Magazine article University Business

Hyde Interview Ripple Effect: The College Interview Is a Student's First Shot at Learning How to Use Human Interaction to Compete

Magazine article University Business

Hyde Interview Ripple Effect: The College Interview Is a Student's First Shot at Learning How to Use Human Interaction to Compete

Article excerpt

IN AN EFFORT TO SEE WHETHER BRINGING BACK THE PERSONAL interview can improve the college application process, the University of Denver is conducting 5,000 Hyde Interviews (named for a student-oriented English professor) across 27 cities, toward the enrollment of its class of 2008. (For more on the Hyde Interview, go to www.du.edu/admission/hyde.)

It should therefore go without saying that the media coverage surrounding the university's Hyde Interview caught my attention from the moment it began to surge. This publication--and most notably our Admissions Angle columnists Howard and Matthew Greene--have long been proponents of the universal return to the college interview process. So, on a morning in mid January when on ABC's Good Morning America I heard DU's Vice Chancellor for Enrollment John Doran describe the epiphany that started it all, I couldn't help but smile. Certainly, the story of bright, plucky, DU-rejected Milena Zilo, chasing the vice chancellor across campus to argue her case for admission to DU, is enough to make anyone who has ever been rejected from a college she has dreamed of attending feel a sense of vindication. And the plot twist--as Dolan goes back to his office to hear Zilo's remarkable story, which results not only in acceptance for the young woman, but a scholarship to boot--is enough to make any Hollywood scriptwriter pea-green with envy.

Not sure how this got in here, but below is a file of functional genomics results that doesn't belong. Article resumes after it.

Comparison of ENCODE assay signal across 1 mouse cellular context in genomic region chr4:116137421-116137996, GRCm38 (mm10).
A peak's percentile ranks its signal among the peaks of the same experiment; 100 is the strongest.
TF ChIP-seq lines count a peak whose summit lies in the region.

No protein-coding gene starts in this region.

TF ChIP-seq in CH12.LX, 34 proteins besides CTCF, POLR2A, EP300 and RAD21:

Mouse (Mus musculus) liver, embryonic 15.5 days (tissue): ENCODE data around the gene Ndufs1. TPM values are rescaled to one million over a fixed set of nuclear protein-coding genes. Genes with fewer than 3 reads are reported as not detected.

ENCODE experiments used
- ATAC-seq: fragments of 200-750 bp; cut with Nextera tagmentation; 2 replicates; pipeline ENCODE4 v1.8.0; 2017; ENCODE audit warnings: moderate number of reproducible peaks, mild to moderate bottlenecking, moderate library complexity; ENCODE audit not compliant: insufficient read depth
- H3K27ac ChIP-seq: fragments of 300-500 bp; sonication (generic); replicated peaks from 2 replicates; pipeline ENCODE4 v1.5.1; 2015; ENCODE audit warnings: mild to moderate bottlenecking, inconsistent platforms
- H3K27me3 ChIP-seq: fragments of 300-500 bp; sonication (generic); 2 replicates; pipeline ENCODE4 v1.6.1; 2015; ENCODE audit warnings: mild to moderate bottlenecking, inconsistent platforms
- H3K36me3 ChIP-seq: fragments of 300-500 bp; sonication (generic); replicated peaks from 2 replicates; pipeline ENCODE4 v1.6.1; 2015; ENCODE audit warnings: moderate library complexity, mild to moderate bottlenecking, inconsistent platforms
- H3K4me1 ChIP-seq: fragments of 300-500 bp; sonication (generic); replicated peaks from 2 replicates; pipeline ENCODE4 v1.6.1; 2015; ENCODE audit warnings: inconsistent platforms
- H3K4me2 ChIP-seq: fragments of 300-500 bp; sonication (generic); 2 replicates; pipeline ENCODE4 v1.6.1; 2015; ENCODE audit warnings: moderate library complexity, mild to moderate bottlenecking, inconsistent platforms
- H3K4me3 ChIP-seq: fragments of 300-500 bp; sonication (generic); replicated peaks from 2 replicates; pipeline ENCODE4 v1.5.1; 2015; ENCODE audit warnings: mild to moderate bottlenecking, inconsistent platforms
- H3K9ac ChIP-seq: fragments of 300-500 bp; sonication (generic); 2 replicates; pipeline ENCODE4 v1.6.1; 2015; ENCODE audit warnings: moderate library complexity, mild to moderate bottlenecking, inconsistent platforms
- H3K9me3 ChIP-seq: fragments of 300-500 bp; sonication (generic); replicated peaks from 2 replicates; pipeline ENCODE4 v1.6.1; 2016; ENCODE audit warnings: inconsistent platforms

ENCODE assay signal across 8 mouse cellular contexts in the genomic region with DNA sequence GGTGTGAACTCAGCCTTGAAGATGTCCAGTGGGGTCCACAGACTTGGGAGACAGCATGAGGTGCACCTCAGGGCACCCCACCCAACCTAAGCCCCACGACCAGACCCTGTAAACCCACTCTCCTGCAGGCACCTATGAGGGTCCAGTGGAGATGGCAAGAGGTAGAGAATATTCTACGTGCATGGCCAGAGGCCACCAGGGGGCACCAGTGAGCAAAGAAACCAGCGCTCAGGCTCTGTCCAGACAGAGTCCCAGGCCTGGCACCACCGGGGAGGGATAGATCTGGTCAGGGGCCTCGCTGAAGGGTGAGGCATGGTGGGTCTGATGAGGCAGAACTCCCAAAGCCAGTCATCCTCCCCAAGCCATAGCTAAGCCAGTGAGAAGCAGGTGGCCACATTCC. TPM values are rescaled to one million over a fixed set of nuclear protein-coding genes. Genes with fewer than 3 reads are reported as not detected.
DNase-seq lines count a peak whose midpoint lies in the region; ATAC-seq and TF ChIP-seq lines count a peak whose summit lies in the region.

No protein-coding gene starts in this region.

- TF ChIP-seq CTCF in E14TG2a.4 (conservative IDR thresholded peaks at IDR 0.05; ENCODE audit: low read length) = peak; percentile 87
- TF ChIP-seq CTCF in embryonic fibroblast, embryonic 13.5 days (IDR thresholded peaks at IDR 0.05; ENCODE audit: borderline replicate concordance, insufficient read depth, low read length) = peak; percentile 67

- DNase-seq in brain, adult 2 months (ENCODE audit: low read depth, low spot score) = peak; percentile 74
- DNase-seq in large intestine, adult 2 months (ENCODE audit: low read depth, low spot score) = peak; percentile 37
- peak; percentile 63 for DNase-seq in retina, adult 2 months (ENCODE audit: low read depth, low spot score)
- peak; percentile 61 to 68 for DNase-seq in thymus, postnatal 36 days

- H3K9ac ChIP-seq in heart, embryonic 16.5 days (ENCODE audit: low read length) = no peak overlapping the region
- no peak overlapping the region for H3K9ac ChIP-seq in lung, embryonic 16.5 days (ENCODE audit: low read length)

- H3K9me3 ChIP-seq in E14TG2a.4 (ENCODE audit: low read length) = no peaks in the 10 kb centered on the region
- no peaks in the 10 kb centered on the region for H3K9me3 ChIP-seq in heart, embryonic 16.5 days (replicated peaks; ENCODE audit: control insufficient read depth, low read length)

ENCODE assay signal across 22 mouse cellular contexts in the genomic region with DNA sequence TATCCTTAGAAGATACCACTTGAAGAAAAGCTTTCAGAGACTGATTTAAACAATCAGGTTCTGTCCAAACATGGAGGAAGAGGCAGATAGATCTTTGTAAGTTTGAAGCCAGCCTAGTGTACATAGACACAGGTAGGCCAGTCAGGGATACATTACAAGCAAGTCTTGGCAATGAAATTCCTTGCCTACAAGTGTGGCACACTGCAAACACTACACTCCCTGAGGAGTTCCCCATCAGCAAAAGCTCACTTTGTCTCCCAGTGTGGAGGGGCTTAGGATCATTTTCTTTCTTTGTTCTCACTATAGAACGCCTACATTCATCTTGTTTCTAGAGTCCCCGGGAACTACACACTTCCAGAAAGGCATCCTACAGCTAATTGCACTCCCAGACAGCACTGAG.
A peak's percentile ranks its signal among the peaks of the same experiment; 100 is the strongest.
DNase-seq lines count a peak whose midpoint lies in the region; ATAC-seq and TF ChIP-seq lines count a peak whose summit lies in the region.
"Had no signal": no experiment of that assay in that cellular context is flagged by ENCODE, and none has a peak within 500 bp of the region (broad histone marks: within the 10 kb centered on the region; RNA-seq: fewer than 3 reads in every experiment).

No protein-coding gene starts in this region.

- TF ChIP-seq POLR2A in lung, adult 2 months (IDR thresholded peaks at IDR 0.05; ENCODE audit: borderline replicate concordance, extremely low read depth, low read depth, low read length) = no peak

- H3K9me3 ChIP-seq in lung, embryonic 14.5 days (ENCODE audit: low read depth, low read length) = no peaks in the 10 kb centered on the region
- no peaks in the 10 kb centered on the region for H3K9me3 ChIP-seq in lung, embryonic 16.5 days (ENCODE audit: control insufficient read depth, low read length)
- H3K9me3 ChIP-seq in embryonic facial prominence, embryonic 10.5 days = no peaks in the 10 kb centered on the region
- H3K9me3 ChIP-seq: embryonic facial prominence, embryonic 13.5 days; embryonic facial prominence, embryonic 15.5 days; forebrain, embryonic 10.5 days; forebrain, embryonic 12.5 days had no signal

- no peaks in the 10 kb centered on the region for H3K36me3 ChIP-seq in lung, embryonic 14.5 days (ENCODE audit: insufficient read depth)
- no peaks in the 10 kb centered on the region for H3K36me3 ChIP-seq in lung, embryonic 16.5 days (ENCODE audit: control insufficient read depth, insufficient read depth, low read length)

But it was Dolan's admission of his initial line-toeing responses to the young woman that really resonated most. In retrospect (only moments after they were uttered), the reasons for rejection that he gave her were "stupid," he said. And if they were anything tike many of the reasons for rejection colleges and universities routinely hand to qualified, eager applicants, they probably were. After all, most admissions officers make their judgments with only paper to guide them. And while this is no doubt a highly effective way to weed out applicants who simply are not qualified to attend a particular institution, the fact is that most schools' bodies of applicants are now more highly qualified than ever before--because of the competition to look good on paper. But that doesn't mean paper comparison is the best way to rate qualified: applicant against qualified applicant.

"But they don't even know me!" is the complaint most commonly made by competent rejects, and DU's Dolan would admit they're right. …

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